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The elderly man with hypertension and polyarticular tophaceous gout experiences intermittent dizziness, neck pain, and arm weakness. Which condition is responsible?
An 82-year-old African American male with a history of hypertension and polyarticular tophaceous gout presented to the emergency department (ED) with acute onset of dizziness, neck pain and bilateral upper extremity weakness that had arisen periodically over the previous two months.
He described his neck pain as 10 on a scale of 1 to 10, aching, non-radiating, associated with movement and worst in the morning. He attributed the pain to his sleeping posture. His symptoms had progressed in the two weeks prior to admission, culminating in numbness and weakness in the hands. He reported two episodes of syncope while turning his head, one at the dentist’s office and another during a car ride. On both occasions syncopal episode was preceded by dizziness, tingling, and numbness in his arms and accompanied by weakness, nausea, and visual disturbances. He denied postictal confusion, urine or stool incontinence, or any history of trauma.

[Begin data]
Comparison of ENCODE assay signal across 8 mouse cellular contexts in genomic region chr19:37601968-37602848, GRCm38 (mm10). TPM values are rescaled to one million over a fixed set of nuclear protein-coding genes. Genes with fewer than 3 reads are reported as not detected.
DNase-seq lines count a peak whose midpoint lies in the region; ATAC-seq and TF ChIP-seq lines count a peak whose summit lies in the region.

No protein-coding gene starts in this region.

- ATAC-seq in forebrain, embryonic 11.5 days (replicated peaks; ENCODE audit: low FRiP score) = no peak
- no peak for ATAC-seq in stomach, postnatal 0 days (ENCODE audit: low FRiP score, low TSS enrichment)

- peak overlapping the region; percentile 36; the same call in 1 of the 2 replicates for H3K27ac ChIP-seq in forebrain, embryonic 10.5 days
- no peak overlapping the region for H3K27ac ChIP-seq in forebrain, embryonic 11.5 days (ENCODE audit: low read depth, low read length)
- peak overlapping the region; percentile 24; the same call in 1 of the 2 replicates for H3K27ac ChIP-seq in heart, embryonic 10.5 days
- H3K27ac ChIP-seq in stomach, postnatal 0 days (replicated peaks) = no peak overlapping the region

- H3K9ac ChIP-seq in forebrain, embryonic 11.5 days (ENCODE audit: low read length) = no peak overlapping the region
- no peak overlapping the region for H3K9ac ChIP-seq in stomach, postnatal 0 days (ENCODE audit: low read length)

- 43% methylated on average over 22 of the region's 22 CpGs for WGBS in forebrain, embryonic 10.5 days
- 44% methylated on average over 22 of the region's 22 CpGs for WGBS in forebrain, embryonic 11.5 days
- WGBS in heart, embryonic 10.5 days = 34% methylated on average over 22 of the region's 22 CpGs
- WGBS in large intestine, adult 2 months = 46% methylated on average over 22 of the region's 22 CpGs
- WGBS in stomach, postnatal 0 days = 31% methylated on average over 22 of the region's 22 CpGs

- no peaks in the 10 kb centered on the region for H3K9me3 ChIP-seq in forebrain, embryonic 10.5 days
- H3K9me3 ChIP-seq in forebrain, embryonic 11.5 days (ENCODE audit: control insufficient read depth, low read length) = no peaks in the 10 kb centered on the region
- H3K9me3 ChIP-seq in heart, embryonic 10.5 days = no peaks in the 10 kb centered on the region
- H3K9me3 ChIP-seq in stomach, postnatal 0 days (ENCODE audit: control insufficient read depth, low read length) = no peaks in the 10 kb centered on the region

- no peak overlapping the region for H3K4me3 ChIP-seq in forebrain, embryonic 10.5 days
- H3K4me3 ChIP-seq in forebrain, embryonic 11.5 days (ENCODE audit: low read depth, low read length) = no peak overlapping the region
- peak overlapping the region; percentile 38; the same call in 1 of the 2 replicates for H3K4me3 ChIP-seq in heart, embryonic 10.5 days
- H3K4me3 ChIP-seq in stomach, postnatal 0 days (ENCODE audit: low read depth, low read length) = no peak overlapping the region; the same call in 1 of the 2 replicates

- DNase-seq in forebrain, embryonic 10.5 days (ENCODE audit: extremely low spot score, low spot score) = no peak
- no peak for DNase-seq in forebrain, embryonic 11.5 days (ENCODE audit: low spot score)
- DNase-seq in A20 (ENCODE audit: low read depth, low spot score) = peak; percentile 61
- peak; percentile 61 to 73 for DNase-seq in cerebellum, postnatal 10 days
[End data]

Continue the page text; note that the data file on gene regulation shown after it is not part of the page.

His home medications included 0.6 mg colchicine and 100 mg allopurinol, both daily, for crystal-proven gout that was diagnosed 30 years ago. His most recent gout flare was 2 years ago. He reported that each flare lasts for 10 days, with joint pain and swelling.
Noteworthy laboratory findings on admission were sedimentation rate (10 mm/hr), CRP (<2.9mg/l) and uric acid level (4.9 mg/dl). RF and CCP antibody levels were within normal ranges.
The musculoskeletal exam showed upper cervical and paracervical tenderness, Heberden's and Bouchard's nodes in both hands, multiple subcutaneous nodules with synovial thickening of the olecranon bursa bilaterally, marked limitation of movement in the shoulders, and weakness in the upper extremitiies.
A radiograph of the cervical spine appears above. What cause do you suspect for his symptoms? Which further tests would you order?
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